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September 26, 2016 7:02 am

How the Next President Can Defeat ISIS

avatar by Sean Savage / JNS.org

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An ISIS terrorist with a hostage. Photo: Twitter.

An ISIS terrorist with a hostage. Photo: Twitter.

JNS.org – Chief among the many foreign policy challenges that President Barack Obama faces — and his successor will have to meet — is how to successfully defeat ISIS, also known as the Islamic State or Daesh.

When ISIS burst onto the scene in 2014, by taking advantage of Middle East instability and conquering large swathes of northern and western Iraq and eastern Syria, the international community was shocked by the sheer speed with which the terrorist group inflicted its brutality on the region’s inhabitants, especially non-Muslim minority groups, such as Christians and Yazidis.

Since then, a United States-led loose coalition, comprised of more than a dozen European and Middle East countries, with the mission to slowly erode ISIS’ control in parts of Iraq and Syria, has had limited success. While coalition airstrikes and Iraqi government ground forces have made progress against in Iraq, the ongoing civil war in Syria, where ISIS has its de-facto capital in Raqaa, has enabled the terrorist group to continue to operate, and even carry out terror attacks abroad.

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Amid this slow progress, a new organization, The Committee to Destroy ISIS, believes an alternative is needed to defeat the terror group. It proposes creating a secular homeland for Sunni Muslims and other minority groups in western Iraq.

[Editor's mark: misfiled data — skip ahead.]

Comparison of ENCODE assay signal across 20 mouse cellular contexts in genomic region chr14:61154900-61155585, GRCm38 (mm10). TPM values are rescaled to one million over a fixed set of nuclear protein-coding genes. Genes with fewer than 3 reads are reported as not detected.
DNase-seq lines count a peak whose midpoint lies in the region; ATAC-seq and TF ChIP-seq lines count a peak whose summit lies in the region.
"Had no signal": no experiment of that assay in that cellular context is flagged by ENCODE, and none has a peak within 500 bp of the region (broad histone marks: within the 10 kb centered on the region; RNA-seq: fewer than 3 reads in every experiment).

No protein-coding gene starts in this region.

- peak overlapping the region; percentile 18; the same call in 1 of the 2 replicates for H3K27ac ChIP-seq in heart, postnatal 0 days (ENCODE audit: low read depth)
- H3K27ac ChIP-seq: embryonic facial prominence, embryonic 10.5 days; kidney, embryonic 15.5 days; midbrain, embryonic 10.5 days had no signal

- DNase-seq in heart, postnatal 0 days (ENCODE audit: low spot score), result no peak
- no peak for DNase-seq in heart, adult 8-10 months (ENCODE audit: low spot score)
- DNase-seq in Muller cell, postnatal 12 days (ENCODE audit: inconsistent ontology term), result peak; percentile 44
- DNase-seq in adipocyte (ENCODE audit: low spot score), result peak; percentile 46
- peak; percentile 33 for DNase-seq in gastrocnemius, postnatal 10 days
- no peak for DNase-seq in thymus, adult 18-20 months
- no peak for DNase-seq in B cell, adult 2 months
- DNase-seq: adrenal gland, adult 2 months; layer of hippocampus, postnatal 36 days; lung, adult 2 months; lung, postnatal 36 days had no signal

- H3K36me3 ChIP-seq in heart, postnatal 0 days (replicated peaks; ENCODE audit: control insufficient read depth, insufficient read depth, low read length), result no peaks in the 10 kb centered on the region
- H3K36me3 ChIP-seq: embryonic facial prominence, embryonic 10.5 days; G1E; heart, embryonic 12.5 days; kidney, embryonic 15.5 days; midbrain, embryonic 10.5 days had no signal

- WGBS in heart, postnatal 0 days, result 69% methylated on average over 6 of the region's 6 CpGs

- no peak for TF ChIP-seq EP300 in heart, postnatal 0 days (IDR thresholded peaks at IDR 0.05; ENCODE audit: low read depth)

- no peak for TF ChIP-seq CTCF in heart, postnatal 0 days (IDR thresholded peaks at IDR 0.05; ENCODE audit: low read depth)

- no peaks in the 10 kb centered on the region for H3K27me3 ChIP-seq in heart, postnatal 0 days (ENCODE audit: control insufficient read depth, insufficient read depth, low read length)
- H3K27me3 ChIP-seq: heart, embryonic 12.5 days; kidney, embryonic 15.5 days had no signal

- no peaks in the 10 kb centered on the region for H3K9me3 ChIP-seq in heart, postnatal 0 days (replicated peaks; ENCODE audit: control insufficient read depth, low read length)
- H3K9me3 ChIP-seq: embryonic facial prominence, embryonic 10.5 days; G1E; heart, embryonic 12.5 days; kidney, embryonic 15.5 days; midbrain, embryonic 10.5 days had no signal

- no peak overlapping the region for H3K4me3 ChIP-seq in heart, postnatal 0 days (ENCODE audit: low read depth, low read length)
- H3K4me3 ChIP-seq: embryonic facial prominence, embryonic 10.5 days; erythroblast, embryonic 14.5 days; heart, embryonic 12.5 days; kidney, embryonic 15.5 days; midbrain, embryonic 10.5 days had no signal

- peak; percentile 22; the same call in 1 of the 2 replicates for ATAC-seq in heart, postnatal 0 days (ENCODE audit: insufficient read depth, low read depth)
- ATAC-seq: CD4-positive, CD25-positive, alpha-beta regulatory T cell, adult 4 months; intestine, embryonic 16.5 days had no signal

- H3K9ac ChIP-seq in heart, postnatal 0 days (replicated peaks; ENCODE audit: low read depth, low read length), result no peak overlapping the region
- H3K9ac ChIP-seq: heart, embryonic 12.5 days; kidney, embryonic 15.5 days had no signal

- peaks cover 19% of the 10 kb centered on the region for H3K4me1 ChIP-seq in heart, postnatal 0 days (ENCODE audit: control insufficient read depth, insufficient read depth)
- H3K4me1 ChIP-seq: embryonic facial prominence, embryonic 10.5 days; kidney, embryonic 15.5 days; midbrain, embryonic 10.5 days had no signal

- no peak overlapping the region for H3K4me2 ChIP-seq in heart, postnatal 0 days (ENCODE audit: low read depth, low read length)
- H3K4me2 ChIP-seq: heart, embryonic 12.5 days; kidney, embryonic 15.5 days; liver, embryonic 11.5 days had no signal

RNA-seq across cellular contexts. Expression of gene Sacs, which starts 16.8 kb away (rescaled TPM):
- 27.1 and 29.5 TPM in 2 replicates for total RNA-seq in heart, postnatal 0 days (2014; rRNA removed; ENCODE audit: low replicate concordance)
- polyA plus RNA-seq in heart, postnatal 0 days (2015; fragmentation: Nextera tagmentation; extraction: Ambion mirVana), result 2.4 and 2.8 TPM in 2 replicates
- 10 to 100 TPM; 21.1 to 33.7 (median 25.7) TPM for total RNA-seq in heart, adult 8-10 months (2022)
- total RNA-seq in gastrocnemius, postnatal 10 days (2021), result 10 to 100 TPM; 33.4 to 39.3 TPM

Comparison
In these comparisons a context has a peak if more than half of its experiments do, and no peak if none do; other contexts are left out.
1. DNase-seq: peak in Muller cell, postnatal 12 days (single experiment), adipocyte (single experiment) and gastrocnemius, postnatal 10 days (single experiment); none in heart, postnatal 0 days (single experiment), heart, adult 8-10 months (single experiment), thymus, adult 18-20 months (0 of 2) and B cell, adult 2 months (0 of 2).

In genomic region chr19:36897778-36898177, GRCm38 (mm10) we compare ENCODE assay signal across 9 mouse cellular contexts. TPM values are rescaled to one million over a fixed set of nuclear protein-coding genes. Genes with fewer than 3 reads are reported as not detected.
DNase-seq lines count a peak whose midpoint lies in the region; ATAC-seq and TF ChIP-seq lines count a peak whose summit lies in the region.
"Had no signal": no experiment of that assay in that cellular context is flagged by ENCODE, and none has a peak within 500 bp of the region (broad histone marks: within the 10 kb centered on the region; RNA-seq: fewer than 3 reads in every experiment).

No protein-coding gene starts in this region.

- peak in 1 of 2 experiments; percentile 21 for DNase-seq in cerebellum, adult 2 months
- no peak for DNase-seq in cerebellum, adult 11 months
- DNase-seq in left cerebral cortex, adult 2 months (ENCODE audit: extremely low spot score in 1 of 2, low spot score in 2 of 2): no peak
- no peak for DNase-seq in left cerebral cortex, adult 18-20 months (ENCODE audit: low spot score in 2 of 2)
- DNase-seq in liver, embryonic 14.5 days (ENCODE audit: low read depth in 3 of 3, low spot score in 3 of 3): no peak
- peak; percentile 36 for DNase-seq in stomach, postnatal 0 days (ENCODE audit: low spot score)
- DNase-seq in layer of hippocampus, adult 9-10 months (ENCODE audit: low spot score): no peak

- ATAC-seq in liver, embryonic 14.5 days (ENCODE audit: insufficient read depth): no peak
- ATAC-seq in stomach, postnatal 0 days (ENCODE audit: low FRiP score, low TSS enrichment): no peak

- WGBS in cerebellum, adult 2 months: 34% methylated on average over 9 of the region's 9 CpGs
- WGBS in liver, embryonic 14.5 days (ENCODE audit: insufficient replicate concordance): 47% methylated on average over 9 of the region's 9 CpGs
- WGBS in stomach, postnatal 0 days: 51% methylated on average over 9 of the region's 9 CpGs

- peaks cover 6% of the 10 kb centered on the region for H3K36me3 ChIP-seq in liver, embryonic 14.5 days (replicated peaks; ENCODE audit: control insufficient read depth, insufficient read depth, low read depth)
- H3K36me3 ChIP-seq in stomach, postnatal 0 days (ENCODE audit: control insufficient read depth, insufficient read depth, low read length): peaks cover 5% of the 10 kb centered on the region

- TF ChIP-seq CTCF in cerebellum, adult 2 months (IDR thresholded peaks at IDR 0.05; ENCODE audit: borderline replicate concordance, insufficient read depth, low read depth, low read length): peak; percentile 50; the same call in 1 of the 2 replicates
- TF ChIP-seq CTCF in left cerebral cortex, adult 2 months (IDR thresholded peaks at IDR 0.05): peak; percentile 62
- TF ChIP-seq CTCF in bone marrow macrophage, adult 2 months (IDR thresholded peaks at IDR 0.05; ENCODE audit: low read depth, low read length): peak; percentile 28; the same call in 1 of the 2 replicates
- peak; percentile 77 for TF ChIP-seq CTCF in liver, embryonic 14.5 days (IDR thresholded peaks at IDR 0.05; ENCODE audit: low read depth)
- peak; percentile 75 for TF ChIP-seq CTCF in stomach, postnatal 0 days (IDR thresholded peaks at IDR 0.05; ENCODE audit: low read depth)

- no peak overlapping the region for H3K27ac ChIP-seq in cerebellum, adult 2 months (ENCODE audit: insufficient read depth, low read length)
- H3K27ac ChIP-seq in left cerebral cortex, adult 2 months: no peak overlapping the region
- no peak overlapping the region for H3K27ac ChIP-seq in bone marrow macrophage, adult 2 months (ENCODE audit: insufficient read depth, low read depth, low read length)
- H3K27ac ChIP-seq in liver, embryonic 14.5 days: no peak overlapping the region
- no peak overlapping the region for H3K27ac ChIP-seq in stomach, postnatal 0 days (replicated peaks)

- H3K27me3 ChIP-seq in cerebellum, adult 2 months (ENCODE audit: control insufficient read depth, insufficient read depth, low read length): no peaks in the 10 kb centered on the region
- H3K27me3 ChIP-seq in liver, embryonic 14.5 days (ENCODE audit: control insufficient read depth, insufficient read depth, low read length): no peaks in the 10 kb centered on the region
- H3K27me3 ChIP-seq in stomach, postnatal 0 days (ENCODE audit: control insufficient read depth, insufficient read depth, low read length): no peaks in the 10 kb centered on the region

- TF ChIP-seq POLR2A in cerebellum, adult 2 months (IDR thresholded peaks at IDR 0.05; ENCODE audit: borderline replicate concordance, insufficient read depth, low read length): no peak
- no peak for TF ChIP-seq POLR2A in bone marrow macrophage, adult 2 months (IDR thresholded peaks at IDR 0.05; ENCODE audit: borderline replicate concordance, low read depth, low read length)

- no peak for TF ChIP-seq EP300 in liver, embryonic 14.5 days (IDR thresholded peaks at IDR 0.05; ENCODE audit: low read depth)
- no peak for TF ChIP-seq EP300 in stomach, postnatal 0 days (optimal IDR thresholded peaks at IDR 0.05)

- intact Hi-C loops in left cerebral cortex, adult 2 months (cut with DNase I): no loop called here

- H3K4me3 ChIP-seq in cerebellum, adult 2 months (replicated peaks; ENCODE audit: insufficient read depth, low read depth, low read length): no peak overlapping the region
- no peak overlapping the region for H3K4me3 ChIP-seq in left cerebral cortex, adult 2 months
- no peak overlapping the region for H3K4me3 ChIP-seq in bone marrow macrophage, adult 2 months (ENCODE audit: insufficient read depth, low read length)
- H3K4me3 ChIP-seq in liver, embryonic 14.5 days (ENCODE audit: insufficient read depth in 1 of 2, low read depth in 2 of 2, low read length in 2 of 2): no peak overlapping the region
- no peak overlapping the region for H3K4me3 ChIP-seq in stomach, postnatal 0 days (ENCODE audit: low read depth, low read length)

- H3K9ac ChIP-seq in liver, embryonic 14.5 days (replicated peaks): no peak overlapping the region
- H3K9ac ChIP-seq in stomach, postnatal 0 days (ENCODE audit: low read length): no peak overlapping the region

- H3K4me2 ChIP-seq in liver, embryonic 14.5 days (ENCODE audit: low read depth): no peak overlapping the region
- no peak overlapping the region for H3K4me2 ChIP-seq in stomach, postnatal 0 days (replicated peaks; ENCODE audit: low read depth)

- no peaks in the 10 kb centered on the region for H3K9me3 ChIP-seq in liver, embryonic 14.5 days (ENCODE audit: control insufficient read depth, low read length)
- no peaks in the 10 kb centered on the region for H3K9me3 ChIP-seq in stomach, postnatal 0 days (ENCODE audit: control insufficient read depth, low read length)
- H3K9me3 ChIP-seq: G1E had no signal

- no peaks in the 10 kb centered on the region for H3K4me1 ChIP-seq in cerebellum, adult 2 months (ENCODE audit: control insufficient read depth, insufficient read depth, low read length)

JNS.org spoke with the organization’s executive director, Sam Patten, to get his thoughts on the current situation in Iraq and how the US can successfully destroy ISIS.

Who’s behind your organization?

Sam Patten: “The Committee to Destroy ISIS brings together Iraqis and Americans who share a vision for a better way of combating the scourge that’s the so-called Islamic State. Our members include businesspeople, former members of the military, intelligence community, policy and political officials and experts.”

What’s your background and how did you became involved?

“My own Iraqi background includes work for the International Republican Institute (IRI), which I served as resident political director in Baghdad in the run-up to the first Iraqi elections in early 2005. I’ve also done advisory work for the Kurdistan Democratic Party (KDP) in Erbil in 2005 and 2006 and advisory work for former Deputy Prime Minister Saleh Mutlaq during the 2014 parliamentary elections. My experiences in Iraq have led me to the conclusion that Sunnis have gotten a bad deal in the last 13 years, and rectifying this is critical to restoring any semblance of balance in the country and the region.”

How does your group seek to defeat ISIS?

“To destroy ISIS, it’s necessary to address the environment which it arose. Before “liberating” Mosul, why [did it fall] to ISIS so quickly? Why did the Iraqi army drop their guns and run in the summer of 2014? The Iraqi army and associated Shi’a militias so brutalized the population during an era of heightened sectarianism, that they’d become not protectors, but hated occupiers. Now that ISIS has left Fallujah, what is happening there? Reuters recently published a damning account of how the abuses of the local population that survived ISIS domination have ramped up significantly over the last couple months. This is precisely the cycle of mass human rights abuse that seeds the desire for vengeance and delegitimizes the Iraqi state and its current enforcers.”

What’s the answer to handling the sectarian tensions in Iraq?

“It is to create greater autonomy for West Iraq so the people there can essentially govern, and protect themselves. This would deny groups such as the so-called Islamic State territory from which to organize and expand their campaigns of terror.